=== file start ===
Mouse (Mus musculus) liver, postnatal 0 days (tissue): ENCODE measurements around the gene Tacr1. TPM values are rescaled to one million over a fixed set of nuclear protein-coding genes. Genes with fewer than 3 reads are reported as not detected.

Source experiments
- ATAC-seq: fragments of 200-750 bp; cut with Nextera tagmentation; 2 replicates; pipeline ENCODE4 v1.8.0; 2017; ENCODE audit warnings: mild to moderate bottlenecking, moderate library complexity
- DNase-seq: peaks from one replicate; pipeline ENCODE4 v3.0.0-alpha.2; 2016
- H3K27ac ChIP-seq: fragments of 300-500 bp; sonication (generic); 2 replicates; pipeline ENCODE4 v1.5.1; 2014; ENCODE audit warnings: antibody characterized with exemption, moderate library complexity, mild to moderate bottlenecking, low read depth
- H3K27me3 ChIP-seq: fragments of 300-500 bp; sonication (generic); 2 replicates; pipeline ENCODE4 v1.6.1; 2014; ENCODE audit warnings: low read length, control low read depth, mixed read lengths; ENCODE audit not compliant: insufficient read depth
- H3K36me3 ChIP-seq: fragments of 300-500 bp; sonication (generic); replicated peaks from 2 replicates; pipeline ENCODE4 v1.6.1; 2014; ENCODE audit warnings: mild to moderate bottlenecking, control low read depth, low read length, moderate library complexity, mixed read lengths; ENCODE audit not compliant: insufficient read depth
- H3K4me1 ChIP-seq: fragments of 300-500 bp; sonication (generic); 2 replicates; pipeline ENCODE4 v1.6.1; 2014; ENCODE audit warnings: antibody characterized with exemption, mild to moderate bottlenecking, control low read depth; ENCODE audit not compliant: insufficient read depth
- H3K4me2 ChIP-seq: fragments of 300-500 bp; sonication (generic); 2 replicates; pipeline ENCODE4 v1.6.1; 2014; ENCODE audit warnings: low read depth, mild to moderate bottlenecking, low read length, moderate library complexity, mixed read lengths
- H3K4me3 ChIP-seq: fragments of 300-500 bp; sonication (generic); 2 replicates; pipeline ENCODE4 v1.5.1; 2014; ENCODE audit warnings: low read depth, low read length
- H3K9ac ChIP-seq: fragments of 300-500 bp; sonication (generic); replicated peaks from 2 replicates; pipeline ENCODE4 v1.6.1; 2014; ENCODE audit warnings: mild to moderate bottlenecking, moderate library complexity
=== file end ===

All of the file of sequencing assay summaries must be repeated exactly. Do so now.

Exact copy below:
Mouse (Mus musculus) liver, postnatal 0 days (tissue): ENCODE measurements around the gene Tacr1. TPM values are rescaled to one million over a fixed set of nuclear protein-coding genes. Genes with fewer than 3 reads are reported as not detected.

Source experiments
- ATAC-seq: fragments of 200-750 bp; cut with Nextera tagmentation; 2 replicates; pipeline ENCODE4 v1.8.0; 2017; ENCODE audit warnings: mild to moderate bottlenecking, moderate library complexity
- DNase-seq: peaks from one replicate; pipeline ENCODE4 v3.0.0-alpha.2; 2016
- H3K27ac ChIP-seq: fragments of 300-500 bp; sonication (generic); 2 replicates; pipeline ENCODE4 v1.5.1; 2014; ENCODE audit warnings: antibody characterized with exemption, moderate library complexity, mild to moderate bottlenecking, low read depth
- H3K27me3 ChIP-seq: fragments of 300-500 bp; sonication (generic); 2 replicates; pipeline ENCODE4 v1.6.1; 2014; ENCODE audit warnings: low read length, control low read depth, mixed read lengths; ENCODE audit not compliant: insufficient read depth
- H3K36me3 ChIP-seq: fragments of 300-500 bp; sonication (generic); replicated peaks from 2 replicates; pipeline ENCODE4 v1.6.1; 2014; ENCODE audit warnings: mild to moderate bottlenecking, control low read depth, low read length, moderate library complexity, mixed read lengths; ENCODE audit not compliant: insufficient read depth
- H3K4me1 ChIP-seq: fragments of 300-500 bp; sonication (generic); 2 replicates; pipeline ENCODE4 v1.6.1; 2014; ENCODE audit warnings: antibody characterized with exemption, mild to moderate bottlenecking, control low read depth; ENCODE audit not compliant: insufficient read depth
- H3K4me2 ChIP-seq: fragments of 300-500 bp; sonication (generic); 2 replicates; pipeline ENCODE4 v1.6.1; 2014; ENCODE audit warnings: low read depth, mild to moderate bottlenecking, low read length, moderate library complexity, mixed read lengths
- H3K4me3 ChIP-seq: fragments of 300-500 bp; sonication (generic); 2 replicates; pipeline ENCODE4 v1.5.1; 2014; ENCODE audit warnings: low read depth, low read length
- H3K9ac ChIP-seq: fragments of 300-500 bp; sonication (generic); replicated peaks from 2 replicates; pipeline ENCODE4 v1.6.1; 2014; ENCODE audit warnings: mild to moderate bottlenecking, moderate library complexity